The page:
Regex in Search Console

Regex in Search Console
Photo by Jakub Dziubak / Unsplash

As Google Search Console now allow to use regex to filter both queries and pages, the time has come to get an in-depth introduction to RE2 (the library used in Search Console).

01. A short introduction to regular expressions

02. Google RE2 regex

03. Search Console regex cheatsheet

A little background to understand regular expressions

I really like gathering as much as information as I can about this kind of topic to fully understand all the intricacies. In the case of using regex in Search Console, I found the topic very interesting. So if you are like me, the following lines should be worth it.

A short introduction to regular expressions

Regex are used for text processing tasks such as web scraping and string searching algorithms. If you are not yet aware of, regular expressions can be used through different syntaxes: POSIX (Portable Operating System Interface) and Perl (developed by a certain Larry Wall in 1987!). The story behind regex definitely worth a read especially for the history part on Wikipedia and the complete tutorial by Priceton University.

There are a lot of regular expression engines (28) and as you have noticed or will soon, the library used on Search Console is slightly different from the ones we are used to use. On Wikipedia, the tables named Part 1 and Part 2 present all the features comparison between the libraries: it will help you understand what you can and can’t do using RE2.

I first stated that regex can be useful for web scraping but we generally tend to prefex xPath as regex can be really expensive in terms of CPU (Central Processing Unit). Xpath are not (or less) as you can precisely ask to look for a pattern in a very specific part of a web page.

Google RE2 regex

RE2 have been developed by Google. As stated by the Google Software Engineering Team as in 2010’s blog post (RE2: a principled approach to regular expression matching):

The feature-rich regular expression implementations of today are based on a backtracking search with a potential for exponential run time and unbounded stack usage. At Google, we use regular expressions as part of the interface to many external and internal systems, including Code Search, Sawzall, and Bigtable. Those systems process large amounts of data; exponential run time would be a serious problem. On a more practical note, these are multithreaded C++ programs with fixed-size stacks: the unbounded stack usage in typical regular expression implementations leads to stack overflows and server crashes. To solve both problems, we’ve built a new regular expression engine, called RE2, which is based on automata theory and guarantees that searches complete in linear time with respect to the size of the input and in a fixed amount of stack space.By Russ Cox, Software Engineering Team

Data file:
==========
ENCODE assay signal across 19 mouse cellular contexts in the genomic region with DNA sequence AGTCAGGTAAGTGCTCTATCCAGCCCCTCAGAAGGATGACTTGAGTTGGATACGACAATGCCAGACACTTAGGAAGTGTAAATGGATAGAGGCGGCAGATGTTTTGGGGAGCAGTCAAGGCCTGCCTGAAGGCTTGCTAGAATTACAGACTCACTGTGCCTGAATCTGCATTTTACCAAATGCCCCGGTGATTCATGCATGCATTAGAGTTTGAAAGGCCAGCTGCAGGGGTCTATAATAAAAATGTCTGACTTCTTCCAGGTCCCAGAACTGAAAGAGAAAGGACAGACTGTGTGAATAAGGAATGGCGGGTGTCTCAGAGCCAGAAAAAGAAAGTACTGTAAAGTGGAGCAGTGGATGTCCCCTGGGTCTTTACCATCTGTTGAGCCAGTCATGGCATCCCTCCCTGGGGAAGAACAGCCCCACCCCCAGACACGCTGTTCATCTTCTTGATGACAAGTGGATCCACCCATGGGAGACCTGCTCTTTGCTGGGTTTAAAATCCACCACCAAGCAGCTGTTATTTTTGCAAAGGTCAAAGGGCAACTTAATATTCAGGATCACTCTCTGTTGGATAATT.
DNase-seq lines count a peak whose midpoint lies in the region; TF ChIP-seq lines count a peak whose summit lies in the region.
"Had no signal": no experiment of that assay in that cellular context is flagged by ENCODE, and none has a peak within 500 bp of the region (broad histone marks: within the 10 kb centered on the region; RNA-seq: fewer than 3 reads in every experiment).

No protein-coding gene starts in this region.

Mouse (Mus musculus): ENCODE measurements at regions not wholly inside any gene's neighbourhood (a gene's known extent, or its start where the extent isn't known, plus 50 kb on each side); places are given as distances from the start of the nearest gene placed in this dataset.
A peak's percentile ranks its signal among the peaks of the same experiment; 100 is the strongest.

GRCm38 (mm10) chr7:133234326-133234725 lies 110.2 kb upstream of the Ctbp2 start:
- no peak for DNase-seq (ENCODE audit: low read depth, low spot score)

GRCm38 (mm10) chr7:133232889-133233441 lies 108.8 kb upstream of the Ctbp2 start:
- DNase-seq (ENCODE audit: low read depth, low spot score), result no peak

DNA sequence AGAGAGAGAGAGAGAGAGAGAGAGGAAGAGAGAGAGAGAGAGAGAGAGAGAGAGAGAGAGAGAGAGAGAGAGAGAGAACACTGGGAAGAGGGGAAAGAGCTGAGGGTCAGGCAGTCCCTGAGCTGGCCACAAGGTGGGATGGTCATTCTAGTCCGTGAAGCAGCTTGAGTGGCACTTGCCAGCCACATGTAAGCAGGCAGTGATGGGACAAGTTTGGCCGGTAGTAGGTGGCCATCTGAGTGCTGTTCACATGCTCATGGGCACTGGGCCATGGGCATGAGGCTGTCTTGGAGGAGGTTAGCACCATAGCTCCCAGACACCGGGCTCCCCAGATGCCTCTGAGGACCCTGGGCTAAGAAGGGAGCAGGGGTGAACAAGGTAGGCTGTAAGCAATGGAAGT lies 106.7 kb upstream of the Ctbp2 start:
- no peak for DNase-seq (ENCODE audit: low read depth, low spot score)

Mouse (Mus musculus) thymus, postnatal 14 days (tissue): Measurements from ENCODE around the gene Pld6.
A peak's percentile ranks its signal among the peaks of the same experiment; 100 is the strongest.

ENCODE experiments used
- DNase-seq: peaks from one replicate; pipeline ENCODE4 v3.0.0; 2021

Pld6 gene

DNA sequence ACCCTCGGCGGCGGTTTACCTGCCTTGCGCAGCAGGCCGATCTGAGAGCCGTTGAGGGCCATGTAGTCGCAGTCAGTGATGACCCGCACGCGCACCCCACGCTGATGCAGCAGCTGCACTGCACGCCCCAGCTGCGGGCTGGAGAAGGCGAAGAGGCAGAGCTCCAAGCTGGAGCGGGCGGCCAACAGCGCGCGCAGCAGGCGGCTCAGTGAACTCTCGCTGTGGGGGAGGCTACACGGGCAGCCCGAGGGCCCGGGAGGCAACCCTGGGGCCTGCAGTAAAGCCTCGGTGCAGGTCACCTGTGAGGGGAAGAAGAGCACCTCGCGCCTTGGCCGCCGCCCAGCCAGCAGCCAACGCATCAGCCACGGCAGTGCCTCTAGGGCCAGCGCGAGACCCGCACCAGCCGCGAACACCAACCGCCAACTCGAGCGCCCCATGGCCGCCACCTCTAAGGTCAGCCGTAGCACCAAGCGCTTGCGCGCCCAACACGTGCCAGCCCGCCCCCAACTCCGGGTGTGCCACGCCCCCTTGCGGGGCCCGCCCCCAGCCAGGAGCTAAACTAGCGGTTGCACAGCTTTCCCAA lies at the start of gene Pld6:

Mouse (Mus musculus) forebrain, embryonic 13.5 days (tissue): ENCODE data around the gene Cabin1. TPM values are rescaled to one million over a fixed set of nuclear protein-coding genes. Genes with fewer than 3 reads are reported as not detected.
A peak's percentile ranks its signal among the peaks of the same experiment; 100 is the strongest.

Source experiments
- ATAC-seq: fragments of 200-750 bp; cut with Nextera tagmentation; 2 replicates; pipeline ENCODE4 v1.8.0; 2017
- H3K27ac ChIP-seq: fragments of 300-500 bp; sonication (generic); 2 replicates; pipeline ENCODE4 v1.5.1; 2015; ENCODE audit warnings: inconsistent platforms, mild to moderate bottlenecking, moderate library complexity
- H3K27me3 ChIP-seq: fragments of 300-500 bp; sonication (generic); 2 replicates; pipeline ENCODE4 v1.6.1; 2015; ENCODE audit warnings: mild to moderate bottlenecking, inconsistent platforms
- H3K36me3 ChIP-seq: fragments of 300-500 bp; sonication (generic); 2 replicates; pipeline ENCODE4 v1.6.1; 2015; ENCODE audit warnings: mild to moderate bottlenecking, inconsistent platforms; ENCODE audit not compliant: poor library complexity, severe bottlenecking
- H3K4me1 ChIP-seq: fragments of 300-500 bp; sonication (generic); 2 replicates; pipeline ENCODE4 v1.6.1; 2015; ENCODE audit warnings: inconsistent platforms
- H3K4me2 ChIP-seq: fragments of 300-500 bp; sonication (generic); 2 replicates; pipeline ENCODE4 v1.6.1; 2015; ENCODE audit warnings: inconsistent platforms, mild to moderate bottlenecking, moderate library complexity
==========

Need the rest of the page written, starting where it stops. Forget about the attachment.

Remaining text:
Below’s sentence sum it all:

RE2 was designed and implemented with an explicit goal of being able to handle regular expressions from untrusted users without risk.Paul Wankadia on RE2 repository

To make it short, using RE2 in Search Console makes perfectly sense considering the wide diversity of knowledge about regular expressions by users (from beginners to advanced users) and the large amount of data to process.

RE2 in Search Console is really powerful and fast considering (again the amount of data). We should be grateful for that! I remember seeing a lot of users using illicit regexes while working at Oncrawl that broke the crawl analysis or consumed too much CPU!

Search Console regex cheatsheet list

Regex examples

To write my regexes, I have a simple mnemonic technique: “I want everything that is / that is not [here comes the regular expression]”

Look for results beginning by a specific pattern

^larry page

Look for results beginning by specific patterns

^(how to|google)

Look for results that contains numbers

Here, + means that we look for queries or pages containing one or more numbers.


We can also look for a more precise results like: “I want everything that contain strictly two digits”:


We can go further and ask for queries or pages containing a specific pattern before (#1) or after (#2) the digits:

#1 > seo[0-9]+
#2 > [0-9]+seo

Look for queries or pages containing several conditions

I want everything that contains this or that or that…


Exclude a pattern from results

As we have seen, RE2 doesn’t give us much liberty when it comes to exclude patterns from results. Still, we can exclude the first word(s) of a query or page:


We can also use the pipe to exclude this or that or etc.


Remember that we can’t exclude patterns lookahead.

Look for queries followed by a specific number of characters


Look for long tail queries


Look for short tail queries



The full syntax you can use with RE2 is available on their Github page.

Last but not least, consider testing your regex on regex101. Also, if you consider running your regex on another tool than Search Console, I recommend keeping an eye on the number of steps and ms that display in the top right corner to make sure your regex won’t be too expensive.